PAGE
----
Unused photos

I was wondering, when a professional photographer takes pictures of, let’s say, a sports illustrated swimsuit model what happens to the unpublished photos? I assume that there are a few photos that a poor quality and are probably thrown away, but there has to be a number of good quality photos. Are these thrown away, kept by the photographer, or what?

I think most fashion photographers print contact sheet (where the images produced are the size of the negatives), and these are then examined in order to make the final decision on which photos should be enlarged. Now, what happens to the enlarged photos if they are later rejected, I haven’t a clue.

People do not realize how many photos are taken during a single shoot. Multiply that by the number of shoots any model does in a year (could be 12, 50, 100, or one every day) and any way you do it, you come up with lots of pictures. Every one of them is evaluated, those that are truly worthless are discarded/destroyed. The remainder of these are filed in some fashion (on disk or in a wooden filing cabinet.) Each shoot yields 1 to 5 good pictures. The model usually gets to keep copies of these. Again this is a guestimate. I believe that of 100 of these 1-5 good pictures, a single spectacular image will emerge as worthy of a magazine’s consideration.

Now you are wondering about my credentials. I am not a photographer, but I work for one occasionally, between real jobs. The photgrapher that I work for is not a professional photographer in the sense of Stephen Waydya (sp) of Playboy, and he certainly does not have the budget of a Playboy or SI staff photographer. Still some of his works make the cut. I help with some of the filing too and that is where I get my numbers.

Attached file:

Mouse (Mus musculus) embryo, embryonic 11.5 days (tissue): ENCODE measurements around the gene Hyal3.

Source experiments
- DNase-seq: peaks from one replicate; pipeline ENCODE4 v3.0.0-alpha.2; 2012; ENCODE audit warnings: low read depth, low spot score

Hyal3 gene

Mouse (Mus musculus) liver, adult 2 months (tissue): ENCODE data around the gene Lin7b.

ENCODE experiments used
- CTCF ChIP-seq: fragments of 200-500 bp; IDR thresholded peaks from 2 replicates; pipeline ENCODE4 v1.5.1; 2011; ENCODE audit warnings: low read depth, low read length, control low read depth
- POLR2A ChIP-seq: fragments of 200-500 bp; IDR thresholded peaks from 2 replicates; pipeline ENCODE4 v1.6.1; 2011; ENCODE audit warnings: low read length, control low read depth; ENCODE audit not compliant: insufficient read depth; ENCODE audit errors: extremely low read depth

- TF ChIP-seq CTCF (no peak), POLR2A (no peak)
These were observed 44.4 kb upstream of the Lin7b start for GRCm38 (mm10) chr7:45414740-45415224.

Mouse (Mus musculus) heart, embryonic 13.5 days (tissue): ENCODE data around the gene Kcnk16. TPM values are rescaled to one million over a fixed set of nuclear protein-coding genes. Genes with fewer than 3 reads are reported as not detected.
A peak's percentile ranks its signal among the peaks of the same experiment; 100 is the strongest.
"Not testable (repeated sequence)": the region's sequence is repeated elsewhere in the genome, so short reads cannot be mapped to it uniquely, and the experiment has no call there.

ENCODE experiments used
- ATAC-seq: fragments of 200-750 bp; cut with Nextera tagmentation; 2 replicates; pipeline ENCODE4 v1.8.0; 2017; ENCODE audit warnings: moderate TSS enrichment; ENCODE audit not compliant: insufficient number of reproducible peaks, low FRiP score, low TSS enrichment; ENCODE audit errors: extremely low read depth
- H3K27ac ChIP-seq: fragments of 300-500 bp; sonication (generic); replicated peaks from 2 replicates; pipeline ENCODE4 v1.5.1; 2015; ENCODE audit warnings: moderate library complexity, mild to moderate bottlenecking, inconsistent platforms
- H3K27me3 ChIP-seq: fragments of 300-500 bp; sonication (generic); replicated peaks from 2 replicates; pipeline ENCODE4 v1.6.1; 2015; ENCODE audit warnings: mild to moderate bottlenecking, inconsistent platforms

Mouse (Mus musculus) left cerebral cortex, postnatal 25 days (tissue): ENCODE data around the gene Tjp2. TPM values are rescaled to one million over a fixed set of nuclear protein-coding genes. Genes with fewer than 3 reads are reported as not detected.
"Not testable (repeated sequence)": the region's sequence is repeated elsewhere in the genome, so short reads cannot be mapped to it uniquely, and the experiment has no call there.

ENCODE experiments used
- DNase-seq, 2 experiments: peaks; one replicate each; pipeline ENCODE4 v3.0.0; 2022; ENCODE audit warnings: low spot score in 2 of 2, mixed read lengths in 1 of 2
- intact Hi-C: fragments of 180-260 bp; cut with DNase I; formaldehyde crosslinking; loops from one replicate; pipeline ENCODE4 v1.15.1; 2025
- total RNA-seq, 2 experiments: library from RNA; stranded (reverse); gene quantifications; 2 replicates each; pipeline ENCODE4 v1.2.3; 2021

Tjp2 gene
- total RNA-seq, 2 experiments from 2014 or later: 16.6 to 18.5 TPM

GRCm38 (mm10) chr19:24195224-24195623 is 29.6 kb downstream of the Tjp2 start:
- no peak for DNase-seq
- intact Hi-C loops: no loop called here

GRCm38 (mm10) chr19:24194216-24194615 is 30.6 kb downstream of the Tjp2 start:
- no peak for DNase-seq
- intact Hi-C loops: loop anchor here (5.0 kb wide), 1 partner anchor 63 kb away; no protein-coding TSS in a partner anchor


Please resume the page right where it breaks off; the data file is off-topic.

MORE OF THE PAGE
Still, his dark room is a huge mess with film everywhere.

Usually, the unused photos get filed away in the photographer’s filing cabinet in case somebody (another magazine, etc) wants to buy them later. Example: my photogaphy teacher does work for a well-known editorial magazine. He once did a series for the magazine on the people involved in a high-profile lawsuit (factory workers with work-caused lung problems, IIRC). A few months later, one of the major network TV news shows did a story on the same thing, but the workers’ lawyer wouldn’t allow the TV guys to photograph him, so they bought my teacher’s photos that the magazine didn’t use, and showed them as a slideshow in the TV show.

If the photographer’s on staff, and the publication has more rights than in the above scenario (mainly newspapers here; most magazines hire local freelancers who keep the rights to the photos, as described above), the publication files them away in case they do another story on that subject, and it’ll save then the expense of sending somebody out to shoot it again.

Since this is my line of work, I’ll chip in:

Gunslinger’s got the gyst of it. It also basically comes down to what kind of contract you sign with your client. Normally, if you are a staffer, the publication tends to retain rights to all your photographs including outtakes.

Freelancers for such wire services as the AP, AFP and Getty Images generally also sign away their rights for photographs taken while on assignment. This includes outtakes usually, but sometimes the photographer can get away with selling the outtakes.